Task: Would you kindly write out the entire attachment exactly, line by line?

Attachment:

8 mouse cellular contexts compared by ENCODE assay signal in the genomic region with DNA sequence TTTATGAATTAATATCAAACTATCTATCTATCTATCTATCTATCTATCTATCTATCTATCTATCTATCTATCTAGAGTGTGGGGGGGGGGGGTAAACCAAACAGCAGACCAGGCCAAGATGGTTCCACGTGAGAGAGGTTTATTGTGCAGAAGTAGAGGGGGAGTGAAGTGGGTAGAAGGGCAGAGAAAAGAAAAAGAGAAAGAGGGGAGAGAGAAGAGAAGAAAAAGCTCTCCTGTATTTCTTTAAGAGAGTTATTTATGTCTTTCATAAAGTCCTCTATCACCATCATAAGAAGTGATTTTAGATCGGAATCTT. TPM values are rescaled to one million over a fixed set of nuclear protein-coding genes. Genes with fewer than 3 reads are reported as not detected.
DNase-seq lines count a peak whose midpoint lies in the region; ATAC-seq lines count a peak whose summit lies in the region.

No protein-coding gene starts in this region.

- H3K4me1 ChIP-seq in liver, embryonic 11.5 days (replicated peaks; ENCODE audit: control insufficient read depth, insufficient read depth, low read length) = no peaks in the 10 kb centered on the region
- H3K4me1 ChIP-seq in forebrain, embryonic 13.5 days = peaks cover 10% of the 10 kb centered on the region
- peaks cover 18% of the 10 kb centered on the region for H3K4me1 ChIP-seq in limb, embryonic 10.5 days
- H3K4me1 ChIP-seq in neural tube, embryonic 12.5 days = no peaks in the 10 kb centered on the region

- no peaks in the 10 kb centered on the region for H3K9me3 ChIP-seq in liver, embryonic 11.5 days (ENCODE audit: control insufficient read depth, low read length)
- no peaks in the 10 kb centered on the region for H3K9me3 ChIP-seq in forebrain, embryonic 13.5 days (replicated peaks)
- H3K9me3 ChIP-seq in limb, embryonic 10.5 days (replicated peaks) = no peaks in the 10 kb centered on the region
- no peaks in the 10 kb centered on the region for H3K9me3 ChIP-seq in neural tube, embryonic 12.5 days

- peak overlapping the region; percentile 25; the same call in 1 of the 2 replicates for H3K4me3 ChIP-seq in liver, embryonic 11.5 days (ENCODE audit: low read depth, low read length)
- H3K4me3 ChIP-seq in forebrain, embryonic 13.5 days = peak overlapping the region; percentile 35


8 mouse cellular contexts compared by ENCODE assay signal in the genomic region with DNA sequence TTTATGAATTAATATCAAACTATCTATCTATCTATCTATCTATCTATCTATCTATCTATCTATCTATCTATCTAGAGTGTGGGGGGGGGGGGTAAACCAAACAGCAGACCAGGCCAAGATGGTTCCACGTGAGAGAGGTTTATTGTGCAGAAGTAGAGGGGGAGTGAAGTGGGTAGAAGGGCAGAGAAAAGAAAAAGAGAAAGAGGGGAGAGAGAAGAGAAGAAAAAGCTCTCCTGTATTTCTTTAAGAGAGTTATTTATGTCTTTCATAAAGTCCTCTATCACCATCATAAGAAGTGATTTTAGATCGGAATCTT. TPM values are rescaled to one million over a fixed set of nuclear protein-coding genes. Genes with fewer than 3 reads are reported as not detected.
DNase-seq lines count a peak whose midpoint lies in the region; ATAC-seq lines count a peak whose summit lies in the region.

No protein-coding gene starts in this region.

- H3K4me1 ChIP-seq in liver, embryonic 11.5 days (replicated peaks; ENCODE audit: control insufficient read depth, insufficient read depth, low read length) = no peaks in the 10 kb centered on the region
- H3K4me1 ChIP-seq in forebrain, embryonic 13.5 days = peaks cover 10% of the 10 kb centered on the region
- peaks cover 18% of the 10 kb centered on the region for H3K4me1 ChIP-seq in limb, embryonic 10.5 days
- H3K4me1 ChIP-seq in neural tube, embryonic 12.5 days = no peaks in the 10 kb centered on the region

- no peaks in the 10 kb centered on the region for H3K9me3 ChIP-seq in liver, embryonic 11.5 days (ENCODE audit: control insufficient read depth, low read length)
- no peaks in the 10 kb centered on the region for H3K9me3 ChIP-seq in forebrain, embryonic 13.5 days (replicated peaks)
- H3K9me3 ChIP-seq in limb, embryonic 10.5 days (replicated peaks) = no peaks in the 10 kb centered on the region
- no peaks in the 10 kb centered on the region for H3K9me3 ChIP-seq in neural tube, embryonic 12.5 days

- peak overlapping the region; percentile 25; the same call in 1 of the 2 replicates for H3K4me3 ChIP-seq in liver, embryonic 11.5 days (ENCODE audit: low read depth, low read length)
- H3K4me3 ChIP-seq in forebrain, embryonic 13.5 days = peak overlapping the region; percentile 35